What we really must not underestimate is either the critical importance or the scale of the task PCTs have in developing primary care.Variability is still a cause for concern. For the first time in most areas, PCTs have brought together primary care clinicians to consider quality issues - and the results are stunning.Many have tackled poor GP performance where it was once ignored. Some are lucky and have inherited innovative, dynamic practices and practitioners, capable of actively driving the new agenda. Others have an uphill struggle to create that capacity.
Unless we give these PCTs time and value their improvement, we will end up with an even greater inequalities gap. This is where we need our best leaders, yet the performance system often leaves them unable to demonstrate success, as deprivation and long standing under investment affect current measurements.
Of course PCTs' capacity to manage this huge agenda is stretched and they would be the first to say that they need more investment in clinical and managerial leadership.
Unfortunately, in some areas they still struggle to overcome the legacy of the early days, when the complexity of such new organisations was poorly understood and remuneration was pitched too low. As a result, PCTs failed to attract the right calibre of leader.However, most are now beginning to cement their infrastructure and find new and imaginative ways of making the resource stretch.
So what support can PCTs expect for the future?
Commitment from the centre is clear, with consistent messages that this is the right model and that PCTs are about the right size.
Some PCTs still complain, however, that they need more support from their SHA to uphold their right to challenge secondary care's funding demands. Development opportunities are important but currently appear plentiful - indeed most say they are overwhelmed by them and actually need more capacity back at the ranch to allow them to do what they know needs doing. I believe that devolution of all resource, including the resource for modernisation, is the right way forward.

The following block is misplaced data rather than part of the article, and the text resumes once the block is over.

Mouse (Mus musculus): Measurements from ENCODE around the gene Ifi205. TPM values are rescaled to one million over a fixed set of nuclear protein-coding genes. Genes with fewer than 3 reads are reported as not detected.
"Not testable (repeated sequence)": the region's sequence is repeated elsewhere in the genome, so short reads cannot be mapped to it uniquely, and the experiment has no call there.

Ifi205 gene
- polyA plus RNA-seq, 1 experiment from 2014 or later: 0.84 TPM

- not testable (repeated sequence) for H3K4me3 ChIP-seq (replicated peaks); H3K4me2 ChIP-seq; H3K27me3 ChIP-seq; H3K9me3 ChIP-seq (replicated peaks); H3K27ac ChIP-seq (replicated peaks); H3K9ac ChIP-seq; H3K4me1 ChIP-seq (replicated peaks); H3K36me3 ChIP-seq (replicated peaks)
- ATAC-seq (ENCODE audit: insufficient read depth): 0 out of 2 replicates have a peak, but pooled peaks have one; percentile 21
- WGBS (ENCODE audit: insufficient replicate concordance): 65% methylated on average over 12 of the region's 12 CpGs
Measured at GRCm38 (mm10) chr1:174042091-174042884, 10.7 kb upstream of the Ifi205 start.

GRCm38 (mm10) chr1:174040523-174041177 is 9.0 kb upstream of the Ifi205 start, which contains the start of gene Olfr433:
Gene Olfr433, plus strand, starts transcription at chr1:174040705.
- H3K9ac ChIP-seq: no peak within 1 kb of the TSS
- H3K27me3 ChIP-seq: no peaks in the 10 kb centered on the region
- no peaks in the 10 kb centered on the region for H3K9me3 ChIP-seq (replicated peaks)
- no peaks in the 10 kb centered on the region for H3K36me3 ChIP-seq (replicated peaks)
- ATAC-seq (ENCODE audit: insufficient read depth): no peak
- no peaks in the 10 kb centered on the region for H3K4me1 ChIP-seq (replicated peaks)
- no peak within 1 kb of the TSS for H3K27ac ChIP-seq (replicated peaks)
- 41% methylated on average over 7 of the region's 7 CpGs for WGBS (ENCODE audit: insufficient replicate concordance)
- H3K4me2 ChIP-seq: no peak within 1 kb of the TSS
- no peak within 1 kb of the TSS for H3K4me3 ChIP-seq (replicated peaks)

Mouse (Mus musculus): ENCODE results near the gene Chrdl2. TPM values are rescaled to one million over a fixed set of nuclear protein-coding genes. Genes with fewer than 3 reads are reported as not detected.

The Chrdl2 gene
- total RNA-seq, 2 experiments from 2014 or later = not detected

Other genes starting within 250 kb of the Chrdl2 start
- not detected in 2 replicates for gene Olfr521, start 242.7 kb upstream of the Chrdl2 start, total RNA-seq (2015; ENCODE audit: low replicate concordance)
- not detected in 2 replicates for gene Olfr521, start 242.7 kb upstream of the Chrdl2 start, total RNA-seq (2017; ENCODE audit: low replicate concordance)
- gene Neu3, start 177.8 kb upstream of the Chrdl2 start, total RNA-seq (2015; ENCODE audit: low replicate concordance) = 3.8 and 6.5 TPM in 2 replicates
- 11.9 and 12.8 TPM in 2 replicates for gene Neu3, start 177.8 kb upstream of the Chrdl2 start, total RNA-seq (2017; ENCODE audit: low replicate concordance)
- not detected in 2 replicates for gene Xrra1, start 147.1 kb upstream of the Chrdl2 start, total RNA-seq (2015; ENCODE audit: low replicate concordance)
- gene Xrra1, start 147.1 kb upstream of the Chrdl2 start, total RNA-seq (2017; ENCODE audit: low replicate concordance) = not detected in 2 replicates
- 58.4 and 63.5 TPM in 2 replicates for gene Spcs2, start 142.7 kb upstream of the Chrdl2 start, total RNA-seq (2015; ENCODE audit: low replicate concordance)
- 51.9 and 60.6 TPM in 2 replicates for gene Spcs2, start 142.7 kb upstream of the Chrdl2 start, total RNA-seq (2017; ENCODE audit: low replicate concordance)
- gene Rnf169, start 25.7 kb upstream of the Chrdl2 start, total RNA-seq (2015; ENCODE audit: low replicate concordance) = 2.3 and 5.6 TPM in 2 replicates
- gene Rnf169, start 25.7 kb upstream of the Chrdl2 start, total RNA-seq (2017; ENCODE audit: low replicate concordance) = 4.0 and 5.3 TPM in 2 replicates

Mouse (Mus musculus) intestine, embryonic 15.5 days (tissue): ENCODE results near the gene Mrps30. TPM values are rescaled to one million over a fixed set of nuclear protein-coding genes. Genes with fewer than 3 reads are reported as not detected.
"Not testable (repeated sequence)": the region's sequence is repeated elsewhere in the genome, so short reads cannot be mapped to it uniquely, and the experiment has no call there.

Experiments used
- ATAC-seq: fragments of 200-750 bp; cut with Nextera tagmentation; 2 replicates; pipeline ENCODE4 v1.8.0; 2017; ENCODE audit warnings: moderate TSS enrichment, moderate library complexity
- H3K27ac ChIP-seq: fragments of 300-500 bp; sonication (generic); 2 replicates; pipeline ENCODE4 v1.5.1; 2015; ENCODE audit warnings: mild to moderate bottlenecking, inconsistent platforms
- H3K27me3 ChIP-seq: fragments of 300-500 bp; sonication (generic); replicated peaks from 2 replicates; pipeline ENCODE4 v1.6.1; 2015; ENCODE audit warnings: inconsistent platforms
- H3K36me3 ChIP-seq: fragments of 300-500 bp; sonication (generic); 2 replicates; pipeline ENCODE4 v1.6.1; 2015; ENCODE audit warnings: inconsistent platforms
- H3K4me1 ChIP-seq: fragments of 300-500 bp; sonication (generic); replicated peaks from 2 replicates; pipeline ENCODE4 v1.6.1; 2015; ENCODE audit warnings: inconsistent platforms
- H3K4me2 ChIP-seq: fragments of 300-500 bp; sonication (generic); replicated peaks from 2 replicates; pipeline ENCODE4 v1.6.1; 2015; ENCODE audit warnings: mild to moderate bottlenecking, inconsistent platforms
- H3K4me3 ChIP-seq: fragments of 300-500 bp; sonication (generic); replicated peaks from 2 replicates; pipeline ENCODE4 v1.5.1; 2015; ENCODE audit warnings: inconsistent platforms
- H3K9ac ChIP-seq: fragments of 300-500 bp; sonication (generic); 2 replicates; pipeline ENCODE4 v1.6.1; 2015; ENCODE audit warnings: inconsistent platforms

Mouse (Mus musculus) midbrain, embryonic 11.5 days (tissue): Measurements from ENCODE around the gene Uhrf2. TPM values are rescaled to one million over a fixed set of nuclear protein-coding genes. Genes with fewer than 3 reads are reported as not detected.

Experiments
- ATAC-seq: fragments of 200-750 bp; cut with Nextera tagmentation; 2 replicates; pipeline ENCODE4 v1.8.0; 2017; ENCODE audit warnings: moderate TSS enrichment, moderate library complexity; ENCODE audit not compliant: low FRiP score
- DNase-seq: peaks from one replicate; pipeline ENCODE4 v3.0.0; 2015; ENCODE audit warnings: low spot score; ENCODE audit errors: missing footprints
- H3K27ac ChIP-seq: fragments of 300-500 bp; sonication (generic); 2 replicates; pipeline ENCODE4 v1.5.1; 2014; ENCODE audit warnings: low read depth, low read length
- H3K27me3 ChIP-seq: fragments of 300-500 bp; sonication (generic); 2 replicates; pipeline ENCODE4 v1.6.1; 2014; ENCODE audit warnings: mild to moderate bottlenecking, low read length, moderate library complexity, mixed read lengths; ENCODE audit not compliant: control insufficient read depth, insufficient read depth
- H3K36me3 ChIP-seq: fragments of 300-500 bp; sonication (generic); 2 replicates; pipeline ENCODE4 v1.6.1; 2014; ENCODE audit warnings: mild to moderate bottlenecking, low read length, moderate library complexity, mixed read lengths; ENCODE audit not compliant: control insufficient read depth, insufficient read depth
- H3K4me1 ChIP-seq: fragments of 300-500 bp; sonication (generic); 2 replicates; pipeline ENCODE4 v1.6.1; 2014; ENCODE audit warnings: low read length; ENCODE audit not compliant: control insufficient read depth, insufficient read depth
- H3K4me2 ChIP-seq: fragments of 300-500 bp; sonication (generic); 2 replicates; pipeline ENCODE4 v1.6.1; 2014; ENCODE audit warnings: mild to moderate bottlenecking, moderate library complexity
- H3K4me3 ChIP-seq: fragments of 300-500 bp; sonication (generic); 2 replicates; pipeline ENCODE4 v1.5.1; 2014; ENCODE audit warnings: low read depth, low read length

The Modernisation Agency's National Primary and CareTrust development programme has created a comprehensive infrastructure to allow PCTs to grow and work together and spread good ideas quickly. The 7,000 weekly visitors to the NatPaCT website, the 11,000 who have attended events over the last nine months and all the local and national network activity are testimony to that. But frontline organisations now want to take more control.
Good access to information will always be important, but frontline staff want to do things for themselves. They - not the centre - need to have ownership of this infrastructure.However, maintaining the appropriate links, which connect policy and modernisation through to PCTs at local level will be vital.
SHAs have a crucial role to play.
Their remit is both performance management and development, and providing both of these well is a difficult balancing act. They need to ensure the right support is there for those who can do well while not shirking from tackling those who are really not up to the task; otherwise they tarnish the reputation of all PCTs.
But I would encourage them to value the softer skills so critical to delivery in an organisation within which most of the workforce is not directly employed.
Many with these skills have successfully brought together diverse clinical teams - not just medical and nursing, but in pharmacy, dentistry and optometry. This is producing true partnerships with acute providers, social services, communities and the voluntary sector to create holistic care and a focus on health improvement as well as health services.
So come on everybody, give PCTs a chance. Let's celebrate the successes as well as working on the faults.We have a massive task to complete this quiet but profound revolution. PCTs have demonstrated their potential to play a decisive part in bringing about the radical change we all want to see. They need the time and space to get on with it.
Dr Barbara Hakin is National Primary and Care Trust development programme lead and chief executive of Bradford South and West PCT.